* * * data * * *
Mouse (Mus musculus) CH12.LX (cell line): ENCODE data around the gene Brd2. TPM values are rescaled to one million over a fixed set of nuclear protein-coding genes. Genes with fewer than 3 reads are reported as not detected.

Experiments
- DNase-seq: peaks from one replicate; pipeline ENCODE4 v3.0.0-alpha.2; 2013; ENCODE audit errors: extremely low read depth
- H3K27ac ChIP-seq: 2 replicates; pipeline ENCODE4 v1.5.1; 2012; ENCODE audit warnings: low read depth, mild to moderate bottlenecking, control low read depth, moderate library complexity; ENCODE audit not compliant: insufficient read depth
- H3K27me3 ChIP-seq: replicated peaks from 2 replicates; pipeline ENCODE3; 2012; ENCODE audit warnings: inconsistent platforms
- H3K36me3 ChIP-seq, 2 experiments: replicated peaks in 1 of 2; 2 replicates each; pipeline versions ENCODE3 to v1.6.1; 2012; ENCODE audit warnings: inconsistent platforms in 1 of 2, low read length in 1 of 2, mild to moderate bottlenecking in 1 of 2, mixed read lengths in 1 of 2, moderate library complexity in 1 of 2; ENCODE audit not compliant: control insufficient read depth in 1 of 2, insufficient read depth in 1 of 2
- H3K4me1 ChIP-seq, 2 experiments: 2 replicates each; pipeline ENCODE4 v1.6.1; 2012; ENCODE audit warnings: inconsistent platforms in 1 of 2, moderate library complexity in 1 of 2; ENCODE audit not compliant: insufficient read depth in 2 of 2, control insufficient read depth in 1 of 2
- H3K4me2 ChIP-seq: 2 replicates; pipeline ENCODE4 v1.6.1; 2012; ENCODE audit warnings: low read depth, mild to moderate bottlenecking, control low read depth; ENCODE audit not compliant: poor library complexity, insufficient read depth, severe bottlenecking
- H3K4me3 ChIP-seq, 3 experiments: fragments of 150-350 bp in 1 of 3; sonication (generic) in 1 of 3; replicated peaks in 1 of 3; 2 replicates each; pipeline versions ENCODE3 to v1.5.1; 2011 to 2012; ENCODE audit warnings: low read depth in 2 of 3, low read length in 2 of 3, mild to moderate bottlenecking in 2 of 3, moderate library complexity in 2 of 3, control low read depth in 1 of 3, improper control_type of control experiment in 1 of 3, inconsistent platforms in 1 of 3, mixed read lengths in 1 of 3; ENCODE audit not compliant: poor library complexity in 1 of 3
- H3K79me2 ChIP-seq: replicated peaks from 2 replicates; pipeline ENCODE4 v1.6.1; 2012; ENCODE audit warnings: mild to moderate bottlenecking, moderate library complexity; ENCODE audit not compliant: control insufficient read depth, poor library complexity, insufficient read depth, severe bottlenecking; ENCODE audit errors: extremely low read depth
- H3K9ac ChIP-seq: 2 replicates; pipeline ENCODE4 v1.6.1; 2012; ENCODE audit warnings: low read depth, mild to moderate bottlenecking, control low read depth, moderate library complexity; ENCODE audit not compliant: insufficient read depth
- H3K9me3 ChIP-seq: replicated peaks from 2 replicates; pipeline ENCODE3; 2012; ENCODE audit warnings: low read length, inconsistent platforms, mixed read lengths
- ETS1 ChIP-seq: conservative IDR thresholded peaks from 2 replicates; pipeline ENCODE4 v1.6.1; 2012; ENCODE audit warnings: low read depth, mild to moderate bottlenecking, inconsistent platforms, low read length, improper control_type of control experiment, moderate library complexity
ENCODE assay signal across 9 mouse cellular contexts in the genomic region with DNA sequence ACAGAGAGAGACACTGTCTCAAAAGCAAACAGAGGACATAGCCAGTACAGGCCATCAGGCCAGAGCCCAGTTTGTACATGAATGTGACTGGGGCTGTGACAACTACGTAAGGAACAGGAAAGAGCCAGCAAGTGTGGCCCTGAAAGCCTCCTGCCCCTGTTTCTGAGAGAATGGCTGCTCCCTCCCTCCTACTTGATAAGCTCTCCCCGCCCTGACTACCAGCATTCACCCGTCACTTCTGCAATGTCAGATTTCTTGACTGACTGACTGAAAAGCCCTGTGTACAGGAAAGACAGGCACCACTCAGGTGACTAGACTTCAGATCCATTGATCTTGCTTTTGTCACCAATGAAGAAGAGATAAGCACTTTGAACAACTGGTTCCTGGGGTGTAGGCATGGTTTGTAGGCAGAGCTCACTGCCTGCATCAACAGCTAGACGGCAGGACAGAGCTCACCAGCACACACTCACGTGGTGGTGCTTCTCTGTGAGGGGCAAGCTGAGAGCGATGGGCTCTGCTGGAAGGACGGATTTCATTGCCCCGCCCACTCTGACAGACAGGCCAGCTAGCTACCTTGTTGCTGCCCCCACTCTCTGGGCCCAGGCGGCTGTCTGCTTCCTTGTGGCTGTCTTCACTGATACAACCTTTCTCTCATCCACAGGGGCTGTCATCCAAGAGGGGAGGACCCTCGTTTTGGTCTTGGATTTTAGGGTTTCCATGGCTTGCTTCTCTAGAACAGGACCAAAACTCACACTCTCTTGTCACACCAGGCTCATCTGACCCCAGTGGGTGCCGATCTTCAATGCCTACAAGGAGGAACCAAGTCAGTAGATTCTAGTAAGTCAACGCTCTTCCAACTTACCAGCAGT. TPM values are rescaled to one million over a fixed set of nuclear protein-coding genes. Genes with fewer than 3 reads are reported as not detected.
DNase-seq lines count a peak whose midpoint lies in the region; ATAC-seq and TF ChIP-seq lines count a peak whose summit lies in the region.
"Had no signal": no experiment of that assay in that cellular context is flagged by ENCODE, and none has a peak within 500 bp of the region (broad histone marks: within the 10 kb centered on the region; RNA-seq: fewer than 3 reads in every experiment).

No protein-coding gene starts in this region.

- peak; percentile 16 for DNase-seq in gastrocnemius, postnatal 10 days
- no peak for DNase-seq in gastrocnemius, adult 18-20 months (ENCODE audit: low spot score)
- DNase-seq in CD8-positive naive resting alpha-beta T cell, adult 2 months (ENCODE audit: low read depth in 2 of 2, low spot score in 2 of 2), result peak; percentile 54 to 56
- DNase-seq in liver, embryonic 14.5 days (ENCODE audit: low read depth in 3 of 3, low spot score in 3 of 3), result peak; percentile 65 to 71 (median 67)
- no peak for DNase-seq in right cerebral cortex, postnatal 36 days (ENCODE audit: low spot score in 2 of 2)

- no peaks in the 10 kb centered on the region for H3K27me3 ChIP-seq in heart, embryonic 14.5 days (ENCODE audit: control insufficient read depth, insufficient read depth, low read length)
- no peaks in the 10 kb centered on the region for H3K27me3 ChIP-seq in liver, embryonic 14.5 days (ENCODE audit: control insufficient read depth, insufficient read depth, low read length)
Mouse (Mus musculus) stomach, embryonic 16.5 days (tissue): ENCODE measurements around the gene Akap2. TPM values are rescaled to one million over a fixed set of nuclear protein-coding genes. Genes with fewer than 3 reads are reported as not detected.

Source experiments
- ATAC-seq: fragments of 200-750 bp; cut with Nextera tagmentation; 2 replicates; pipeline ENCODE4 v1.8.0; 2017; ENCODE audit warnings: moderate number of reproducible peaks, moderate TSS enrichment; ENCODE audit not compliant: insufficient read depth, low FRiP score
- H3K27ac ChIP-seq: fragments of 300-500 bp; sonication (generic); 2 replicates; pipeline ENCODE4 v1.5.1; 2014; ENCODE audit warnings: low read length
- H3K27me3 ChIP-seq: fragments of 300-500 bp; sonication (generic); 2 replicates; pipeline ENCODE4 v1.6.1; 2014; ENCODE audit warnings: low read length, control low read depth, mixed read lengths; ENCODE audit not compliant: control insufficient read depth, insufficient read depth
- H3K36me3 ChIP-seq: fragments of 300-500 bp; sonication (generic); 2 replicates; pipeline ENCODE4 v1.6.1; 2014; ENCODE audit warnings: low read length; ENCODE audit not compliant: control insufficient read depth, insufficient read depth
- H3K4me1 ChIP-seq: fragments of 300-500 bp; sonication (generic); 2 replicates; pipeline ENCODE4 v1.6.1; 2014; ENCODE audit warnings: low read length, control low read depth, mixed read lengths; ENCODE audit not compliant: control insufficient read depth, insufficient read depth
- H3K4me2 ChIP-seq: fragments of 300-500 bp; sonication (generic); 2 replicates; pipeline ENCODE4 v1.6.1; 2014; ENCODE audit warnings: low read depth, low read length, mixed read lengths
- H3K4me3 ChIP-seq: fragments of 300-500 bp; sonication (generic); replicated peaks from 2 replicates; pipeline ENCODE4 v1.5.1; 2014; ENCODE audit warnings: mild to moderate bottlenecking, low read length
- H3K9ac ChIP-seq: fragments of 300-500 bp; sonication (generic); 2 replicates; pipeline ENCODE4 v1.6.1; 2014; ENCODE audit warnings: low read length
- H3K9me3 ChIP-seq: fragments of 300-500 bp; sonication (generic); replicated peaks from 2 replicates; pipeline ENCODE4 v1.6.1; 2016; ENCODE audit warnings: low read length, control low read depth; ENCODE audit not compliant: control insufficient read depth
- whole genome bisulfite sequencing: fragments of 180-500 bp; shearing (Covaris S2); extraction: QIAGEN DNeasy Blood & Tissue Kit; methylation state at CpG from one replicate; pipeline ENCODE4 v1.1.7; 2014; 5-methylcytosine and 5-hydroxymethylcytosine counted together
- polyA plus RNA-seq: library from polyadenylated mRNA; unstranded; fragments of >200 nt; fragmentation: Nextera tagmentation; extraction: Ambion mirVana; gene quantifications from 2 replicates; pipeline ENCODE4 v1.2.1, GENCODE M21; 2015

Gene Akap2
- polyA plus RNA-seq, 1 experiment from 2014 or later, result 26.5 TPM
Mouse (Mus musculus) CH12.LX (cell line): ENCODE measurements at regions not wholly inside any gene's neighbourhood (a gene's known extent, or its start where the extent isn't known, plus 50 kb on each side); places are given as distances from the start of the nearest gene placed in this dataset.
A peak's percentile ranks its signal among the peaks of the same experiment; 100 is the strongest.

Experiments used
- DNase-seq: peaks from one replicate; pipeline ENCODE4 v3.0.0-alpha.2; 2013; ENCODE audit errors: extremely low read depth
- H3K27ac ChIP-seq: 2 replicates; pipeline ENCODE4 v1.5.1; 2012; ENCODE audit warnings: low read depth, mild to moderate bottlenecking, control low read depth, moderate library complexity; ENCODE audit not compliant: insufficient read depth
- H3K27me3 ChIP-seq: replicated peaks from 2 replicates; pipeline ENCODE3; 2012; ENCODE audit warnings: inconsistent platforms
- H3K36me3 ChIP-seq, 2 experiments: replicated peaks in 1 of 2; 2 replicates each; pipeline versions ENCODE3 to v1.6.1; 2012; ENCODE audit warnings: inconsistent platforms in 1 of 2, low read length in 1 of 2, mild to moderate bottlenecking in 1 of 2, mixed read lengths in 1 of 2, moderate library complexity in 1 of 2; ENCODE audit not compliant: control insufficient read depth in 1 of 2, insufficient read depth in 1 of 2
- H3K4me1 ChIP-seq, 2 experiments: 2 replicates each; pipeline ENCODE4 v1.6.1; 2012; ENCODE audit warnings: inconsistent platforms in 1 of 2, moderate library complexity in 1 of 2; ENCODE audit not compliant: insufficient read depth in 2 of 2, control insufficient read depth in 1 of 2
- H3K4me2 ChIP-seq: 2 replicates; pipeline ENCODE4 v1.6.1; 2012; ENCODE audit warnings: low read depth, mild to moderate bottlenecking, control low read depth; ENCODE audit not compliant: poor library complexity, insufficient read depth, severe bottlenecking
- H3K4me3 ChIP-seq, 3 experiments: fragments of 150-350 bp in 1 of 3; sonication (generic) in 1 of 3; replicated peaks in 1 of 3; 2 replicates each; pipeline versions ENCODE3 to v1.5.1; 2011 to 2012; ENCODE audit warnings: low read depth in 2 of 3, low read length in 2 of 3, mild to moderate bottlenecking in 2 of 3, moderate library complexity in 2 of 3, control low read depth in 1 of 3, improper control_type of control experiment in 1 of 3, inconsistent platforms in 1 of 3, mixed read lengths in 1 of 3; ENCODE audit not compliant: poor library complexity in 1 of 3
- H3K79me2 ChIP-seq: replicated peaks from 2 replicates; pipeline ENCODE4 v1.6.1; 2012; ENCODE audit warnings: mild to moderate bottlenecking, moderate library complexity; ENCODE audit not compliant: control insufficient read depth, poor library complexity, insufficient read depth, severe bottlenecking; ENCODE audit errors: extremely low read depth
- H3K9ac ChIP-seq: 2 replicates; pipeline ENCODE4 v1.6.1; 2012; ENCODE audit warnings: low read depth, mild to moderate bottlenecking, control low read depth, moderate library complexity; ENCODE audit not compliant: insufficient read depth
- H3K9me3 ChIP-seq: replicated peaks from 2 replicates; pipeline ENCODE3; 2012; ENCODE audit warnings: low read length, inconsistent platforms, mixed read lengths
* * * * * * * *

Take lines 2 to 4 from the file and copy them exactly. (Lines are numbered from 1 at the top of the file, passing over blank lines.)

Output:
Experiments
- DNase-seq: peaks from one replicate; pipeline ENCODE4 v3.0.0-alpha.2; 2013; ENCODE audit errors: extremely low read depth
- H3K27ac ChIP-seq: 2 replicates; pipeline ENCODE4 v1.5.1; 2012; ENCODE audit warnings: low read depth, mild to moderate bottlenecking, control low read depth, moderate library complexity; ENCODE audit not compliant: insufficient read depth